Canada’s firearm industry is in turmoil over import-marking rules that start June 1, threatening gun shops, importers and consumers with surging prices, business closures and more than 5,000 job losses.
- Marking imported guns sounds simple, but execution will be complex and costly, and may prove useless.
- Gun industry is confused and unprepared, asking government to change the rules.
- Government doesn’t exclude change, wants system that is “not too onerous.”
The government’s Firearms Marking Regulations, meant to apply the UN Firearms Protocol against illegal trade, will require that guns coming into Canada as of June 1 be coded with the country and year of import, such as “CA17.” The rules were adopted by the Liberal government in 2004, and the Conservatives delayed their coming into force until this year.
The marks seem like a simple way to track illicit shipments, but they’ll be useless. Street gangs in Canada or war lords in Africa can grind off the “CA17,” and smugglers can apply fake codes to make it look like firearms passed through Canada, or any other country.
The industry is asking the government to change the rules before they take effect, since businesses and police already trace guns easily by make, model and serial number. Companies also want to avoid paying for $100,000 engraving machines, and aren’t ready for the logistical overhaul needed to follow the regulations as they are written now.
“This has caused a great deal of turmoil for us because we don’t know how to comply,” Wes Winkel, president of the Canadian Sporting Arms and Ammunition Association, the country’s main industry group, said by telephone on March 29. “The original draft as completed is ridiculous and full of holes. On the surface when you hear it, it sounds like such a simple thing. As an individual importer, I underestimated the amount of complexity.”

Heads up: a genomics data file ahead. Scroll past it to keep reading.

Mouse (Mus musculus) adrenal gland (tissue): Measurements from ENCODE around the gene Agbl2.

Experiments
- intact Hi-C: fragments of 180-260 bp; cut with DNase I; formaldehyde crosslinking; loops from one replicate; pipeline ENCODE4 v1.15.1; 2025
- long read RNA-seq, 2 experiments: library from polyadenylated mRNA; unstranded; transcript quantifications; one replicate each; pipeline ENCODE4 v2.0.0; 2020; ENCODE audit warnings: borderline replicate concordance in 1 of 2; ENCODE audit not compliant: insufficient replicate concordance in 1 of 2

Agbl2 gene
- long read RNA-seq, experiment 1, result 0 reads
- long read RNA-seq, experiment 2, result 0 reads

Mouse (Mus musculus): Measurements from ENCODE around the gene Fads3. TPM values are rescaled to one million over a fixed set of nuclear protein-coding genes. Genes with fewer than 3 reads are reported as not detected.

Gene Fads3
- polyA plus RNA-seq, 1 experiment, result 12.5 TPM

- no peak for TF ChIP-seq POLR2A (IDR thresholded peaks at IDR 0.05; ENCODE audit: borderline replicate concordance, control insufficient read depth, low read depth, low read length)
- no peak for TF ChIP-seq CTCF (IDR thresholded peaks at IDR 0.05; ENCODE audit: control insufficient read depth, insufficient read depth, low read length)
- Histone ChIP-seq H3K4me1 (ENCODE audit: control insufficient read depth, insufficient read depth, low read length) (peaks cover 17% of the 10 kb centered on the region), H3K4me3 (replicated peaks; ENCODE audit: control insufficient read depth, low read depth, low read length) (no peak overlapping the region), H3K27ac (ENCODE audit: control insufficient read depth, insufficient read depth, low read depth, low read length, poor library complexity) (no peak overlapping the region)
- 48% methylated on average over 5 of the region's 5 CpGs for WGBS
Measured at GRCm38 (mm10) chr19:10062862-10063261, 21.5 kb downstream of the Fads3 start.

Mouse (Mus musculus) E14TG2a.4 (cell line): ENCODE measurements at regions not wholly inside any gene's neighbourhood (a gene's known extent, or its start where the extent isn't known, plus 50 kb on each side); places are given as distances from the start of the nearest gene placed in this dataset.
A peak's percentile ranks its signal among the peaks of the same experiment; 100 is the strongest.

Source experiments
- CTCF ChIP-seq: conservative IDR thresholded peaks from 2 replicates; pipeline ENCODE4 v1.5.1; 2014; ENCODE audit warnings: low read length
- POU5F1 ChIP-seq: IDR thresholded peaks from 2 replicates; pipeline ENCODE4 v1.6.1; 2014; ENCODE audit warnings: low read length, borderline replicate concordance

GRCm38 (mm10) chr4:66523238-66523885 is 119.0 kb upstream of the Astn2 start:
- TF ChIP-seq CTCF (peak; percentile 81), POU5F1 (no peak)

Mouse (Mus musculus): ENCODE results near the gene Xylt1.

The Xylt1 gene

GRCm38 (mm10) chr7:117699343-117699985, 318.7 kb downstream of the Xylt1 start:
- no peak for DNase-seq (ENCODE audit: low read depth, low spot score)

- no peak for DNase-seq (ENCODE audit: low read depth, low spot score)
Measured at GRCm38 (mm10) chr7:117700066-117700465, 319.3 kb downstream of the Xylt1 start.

Winkel, the owner of Ellwood Epps Sporting Goods about 2 hours north of Toronto, said he met with Public Safety Canada to ask them to clarify or modify the rules, since the industry already satisfies the UN Firearms Protocol’s goal of tracking guns.
In one meeting, he invited a ministry official to pick a firearm at random from his inventory. They called the manufacturer, and it took 42 seconds to learn the date and time it shipped from the factory, and when it cleared customs, he said.
“The industry can do that,” Winkel said. “We do it for business reasons more than anything. I’m not going to pay for a shipment of firearms that doesn’t show up at my door, so they have to be able to track where that shipment goes.”
5,000 Job Losses
The industry group estimates the regulations as written will add an average of $200 to the price of firearms, which typically range from $500 to $1,500.
Many smaller companies will be unable to apply the markings and the higher prices will damp demand, potentially eliminating more than 5,000 jobs out of roughly 22,500 positions in the gun industry and leading to shut downs, Winkel said. Canada has about 2,500 firearms businesses with an average of 9 employees each, he said, plus another 2,000 companies that sell ammunition.
IRunGuns LLC triggered a backlash last month after the Canada-U.S. gun dealer downplayed the new import regulations, saying it can apply them easily and cheaply. Many in the industry said the company misunderstood the rules.